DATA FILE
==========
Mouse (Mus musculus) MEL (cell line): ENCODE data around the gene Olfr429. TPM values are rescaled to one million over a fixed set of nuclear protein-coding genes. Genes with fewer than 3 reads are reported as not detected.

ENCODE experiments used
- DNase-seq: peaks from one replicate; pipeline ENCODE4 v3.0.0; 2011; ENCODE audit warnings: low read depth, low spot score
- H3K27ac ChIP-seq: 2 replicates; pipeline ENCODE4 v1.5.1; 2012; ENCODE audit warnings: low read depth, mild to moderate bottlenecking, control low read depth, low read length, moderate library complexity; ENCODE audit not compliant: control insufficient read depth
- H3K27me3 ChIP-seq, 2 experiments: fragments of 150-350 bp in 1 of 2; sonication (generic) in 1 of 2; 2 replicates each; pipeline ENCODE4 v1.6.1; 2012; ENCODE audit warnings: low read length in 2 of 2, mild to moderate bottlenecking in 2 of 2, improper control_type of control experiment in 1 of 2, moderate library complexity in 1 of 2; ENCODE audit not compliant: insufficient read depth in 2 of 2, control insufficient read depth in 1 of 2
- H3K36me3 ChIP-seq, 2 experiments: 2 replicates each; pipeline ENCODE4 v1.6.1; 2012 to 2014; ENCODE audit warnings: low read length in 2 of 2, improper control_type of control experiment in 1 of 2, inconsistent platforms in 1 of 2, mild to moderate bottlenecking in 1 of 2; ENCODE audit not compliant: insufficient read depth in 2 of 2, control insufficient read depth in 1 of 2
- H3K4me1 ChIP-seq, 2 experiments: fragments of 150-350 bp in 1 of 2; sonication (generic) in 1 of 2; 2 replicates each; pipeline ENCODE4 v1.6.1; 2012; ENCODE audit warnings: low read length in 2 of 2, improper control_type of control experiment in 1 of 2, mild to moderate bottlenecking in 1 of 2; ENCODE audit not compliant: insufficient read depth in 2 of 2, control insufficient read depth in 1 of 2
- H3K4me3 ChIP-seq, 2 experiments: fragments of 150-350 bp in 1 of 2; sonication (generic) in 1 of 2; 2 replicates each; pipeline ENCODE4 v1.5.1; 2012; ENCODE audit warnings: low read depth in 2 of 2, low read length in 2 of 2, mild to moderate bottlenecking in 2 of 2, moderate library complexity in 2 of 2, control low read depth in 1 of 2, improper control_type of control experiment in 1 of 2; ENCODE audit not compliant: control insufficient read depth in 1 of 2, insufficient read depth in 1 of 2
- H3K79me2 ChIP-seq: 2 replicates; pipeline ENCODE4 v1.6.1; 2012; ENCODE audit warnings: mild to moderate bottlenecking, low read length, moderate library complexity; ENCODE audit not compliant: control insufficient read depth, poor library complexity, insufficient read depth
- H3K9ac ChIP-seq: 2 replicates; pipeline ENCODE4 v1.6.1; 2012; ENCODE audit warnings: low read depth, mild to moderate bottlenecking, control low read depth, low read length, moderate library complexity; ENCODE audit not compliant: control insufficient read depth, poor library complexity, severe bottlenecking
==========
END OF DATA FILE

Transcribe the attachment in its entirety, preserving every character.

Mouse (Mus musculus) MEL (cell line): ENCODE data around the gene Olfr429. TPM values are rescaled to one million over a fixed set of nuclear protein-coding genes. Genes with fewer than 3 reads are reported as not detected.

ENCODE experiments used
- DNase-seq: peaks from one replicate; pipeline ENCODE4 v3.0.0; 2011; ENCODE audit warnings: low read depth, low spot score
- H3K27ac ChIP-seq: 2 replicates; pipeline ENCODE4 v1.5.1; 2012; ENCODE audit warnings: low read depth, mild to moderate bottlenecking, control low read depth, low read length, moderate library complexity; ENCODE audit not compliant: control insufficient read depth
- H3K27me3 ChIP-seq, 2 experiments: fragments of 150-350 bp in 1 of 2; sonication (generic) in 1 of 2; 2 replicates each; pipeline ENCODE4 v1.6.1; 2012; ENCODE audit warnings: low read length in 2 of 2, mild to moderate bottlenecking in 2 of 2, improper control_type of control experiment in 1 of 2, moderate library complexity in 1 of 2; ENCODE audit not compliant: insufficient read depth in 2 of 2, control insufficient read depth in 1 of 2
- H3K36me3 ChIP-seq, 2 experiments: 2 replicates each; pipeline ENCODE4 v1.6.1; 2012 to 2014; ENCODE audit warnings: low read length in 2 of 2, improper control_type of control experiment in 1 of 2, inconsistent platforms in 1 of 2, mild to moderate bottlenecking in 1 of 2; ENCODE audit not compliant: insufficient read depth in 2 of 2, control insufficient read depth in 1 of 2
- H3K4me1 ChIP-seq, 2 experiments: fragments of 150-350 bp in 1 of 2; sonication (generic) in 1 of 2; 2 replicates each; pipeline ENCODE4 v1.6.1; 2012; ENCODE audit warnings: low read length in 2 of 2, improper control_type of control experiment in 1 of 2, mild to moderate bottlenecking in 1 of 2; ENCODE audit not compliant: insufficient read depth in 2 of 2, control insufficient read depth in 1 of 2
- H3K4me3 ChIP-seq, 2 experiments: fragments of 150-350 bp in 1 of 2; sonication (generic) in 1 of 2; 2 replicates each; pipeline ENCODE4 v1.5.1; 2012; ENCODE audit warnings: low read depth in 2 of 2, low read length in 2 of 2, mild to moderate bottlenecking in 2 of 2, moderate library complexity in 2 of 2, control low read depth in 1 of 2, improper control_type of control experiment in 1 of 2; ENCODE audit not compliant: control insufficient read depth in 1 of 2, insufficient read depth in 1 of 2
- H3K79me2 ChIP-seq: 2 replicates; pipeline ENCODE4 v1.6.1; 2012; ENCODE audit warnings: mild to moderate bottlenecking, low read length, moderate library complexity; ENCODE audit not compliant: control insufficient read depth, poor library complexity, insufficient read depth
- H3K9ac ChIP-seq: 2 replicates; pipeline ENCODE4 v1.6.1; 2012; ENCODE audit warnings: low read depth, mild to moderate bottlenecking, control low read depth, low read length, moderate library complexity; ENCODE audit not compliant: control insufficient read depth, poor library complexity, severe bottlenecking